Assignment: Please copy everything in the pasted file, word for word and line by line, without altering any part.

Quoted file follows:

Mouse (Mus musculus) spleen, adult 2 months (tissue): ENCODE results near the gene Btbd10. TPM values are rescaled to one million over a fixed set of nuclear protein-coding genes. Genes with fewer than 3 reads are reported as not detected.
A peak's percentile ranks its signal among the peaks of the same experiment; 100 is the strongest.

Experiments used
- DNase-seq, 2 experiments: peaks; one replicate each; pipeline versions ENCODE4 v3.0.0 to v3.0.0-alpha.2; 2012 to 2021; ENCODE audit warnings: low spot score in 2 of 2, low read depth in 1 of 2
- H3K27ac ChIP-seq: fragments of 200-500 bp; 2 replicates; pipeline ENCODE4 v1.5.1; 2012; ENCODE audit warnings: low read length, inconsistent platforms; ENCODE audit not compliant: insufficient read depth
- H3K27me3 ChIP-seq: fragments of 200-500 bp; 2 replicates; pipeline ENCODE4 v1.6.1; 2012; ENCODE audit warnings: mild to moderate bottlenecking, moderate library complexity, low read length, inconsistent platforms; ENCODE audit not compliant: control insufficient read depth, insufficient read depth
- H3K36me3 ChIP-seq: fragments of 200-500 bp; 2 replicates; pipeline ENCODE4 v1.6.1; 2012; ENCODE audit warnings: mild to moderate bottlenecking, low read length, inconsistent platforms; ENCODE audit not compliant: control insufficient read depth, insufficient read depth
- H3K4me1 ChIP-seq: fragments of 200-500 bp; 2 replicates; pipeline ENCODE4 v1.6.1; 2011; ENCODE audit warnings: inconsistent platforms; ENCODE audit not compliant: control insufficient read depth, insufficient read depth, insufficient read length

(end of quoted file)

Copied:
Mouse (Mus musculus) spleen, adult 2 months (tissue): ENCODE results near the gene Btbd10. TPM values are rescaled to one million over a fixed set of nuclear protein-coding genes. Genes with fewer than 3 reads are reported as not detected.
A peak's percentile ranks its signal among the peaks of the same experiment; 100 is the strongest.

Experiments used
- DNase-seq, 2 experiments: peaks; one replicate each; pipeline versions ENCODE4 v3.0.0 to v3.0.0-alpha.2; 2012 to 2021; ENCODE audit warnings: low spot score in 2 of 2, low read depth in 1 of 2
- H3K27ac ChIP-seq: fragments of 200-500 bp; 2 replicates; pipeline ENCODE4 v1.5.1; 2012; ENCODE audit warnings: low read length, inconsistent platforms; ENCODE audit not compliant: insufficient read depth
- H3K27me3 ChIP-seq: fragments of 200-500 bp; 2 replicates; pipeline ENCODE4 v1.6.1; 2012; ENCODE audit warnings: mild to moderate bottlenecking, moderate library complexity, low read length, inconsistent platforms; ENCODE audit not compliant: control insufficient read depth, insufficient read depth
- H3K36me3 ChIP-seq: fragments of 200-500 bp; 2 replicates; pipeline ENCODE4 v1.6.1; 2012; ENCODE audit warnings: mild to moderate bottlenecking, low read length, inconsistent platforms; ENCODE audit not compliant: control insufficient read depth, insufficient read depth
- H3K4me1 ChIP-seq: fragments of 200-500 bp; 2 replicates; pipeline ENCODE4 v1.6.1; 2011; ENCODE audit warnings: inconsistent platforms; ENCODE audit not compliant: control insufficient read depth, insufficient read depth, insufficient read length